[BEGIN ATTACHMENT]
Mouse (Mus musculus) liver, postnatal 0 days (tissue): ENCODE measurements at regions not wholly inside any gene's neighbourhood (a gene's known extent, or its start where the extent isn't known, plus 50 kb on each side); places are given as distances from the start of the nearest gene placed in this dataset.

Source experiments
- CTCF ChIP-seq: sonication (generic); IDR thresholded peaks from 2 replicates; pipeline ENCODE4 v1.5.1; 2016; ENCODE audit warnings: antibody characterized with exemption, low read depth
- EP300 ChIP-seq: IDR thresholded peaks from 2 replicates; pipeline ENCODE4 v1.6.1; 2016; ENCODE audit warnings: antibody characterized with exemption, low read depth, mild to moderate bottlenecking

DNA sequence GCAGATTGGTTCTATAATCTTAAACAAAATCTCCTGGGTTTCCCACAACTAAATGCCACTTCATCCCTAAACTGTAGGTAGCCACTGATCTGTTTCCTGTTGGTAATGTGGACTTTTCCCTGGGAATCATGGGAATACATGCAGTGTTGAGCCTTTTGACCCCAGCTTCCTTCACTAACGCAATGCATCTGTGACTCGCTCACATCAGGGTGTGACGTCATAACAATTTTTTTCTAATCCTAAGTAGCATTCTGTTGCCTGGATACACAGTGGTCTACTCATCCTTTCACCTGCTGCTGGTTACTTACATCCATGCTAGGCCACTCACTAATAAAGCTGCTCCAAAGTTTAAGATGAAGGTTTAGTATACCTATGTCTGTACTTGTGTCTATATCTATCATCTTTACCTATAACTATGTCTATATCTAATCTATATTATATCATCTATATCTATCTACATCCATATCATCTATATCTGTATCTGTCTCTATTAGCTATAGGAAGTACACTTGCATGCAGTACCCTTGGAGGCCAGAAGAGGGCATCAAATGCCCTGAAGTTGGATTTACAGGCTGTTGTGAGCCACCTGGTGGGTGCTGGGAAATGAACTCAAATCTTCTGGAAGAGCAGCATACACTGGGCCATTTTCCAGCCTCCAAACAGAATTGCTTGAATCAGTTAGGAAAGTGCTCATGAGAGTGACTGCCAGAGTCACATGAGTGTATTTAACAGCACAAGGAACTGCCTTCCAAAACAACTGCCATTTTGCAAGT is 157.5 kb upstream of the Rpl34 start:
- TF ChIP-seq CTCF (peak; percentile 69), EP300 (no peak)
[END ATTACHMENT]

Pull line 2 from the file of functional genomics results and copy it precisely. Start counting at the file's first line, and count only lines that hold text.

Source experiments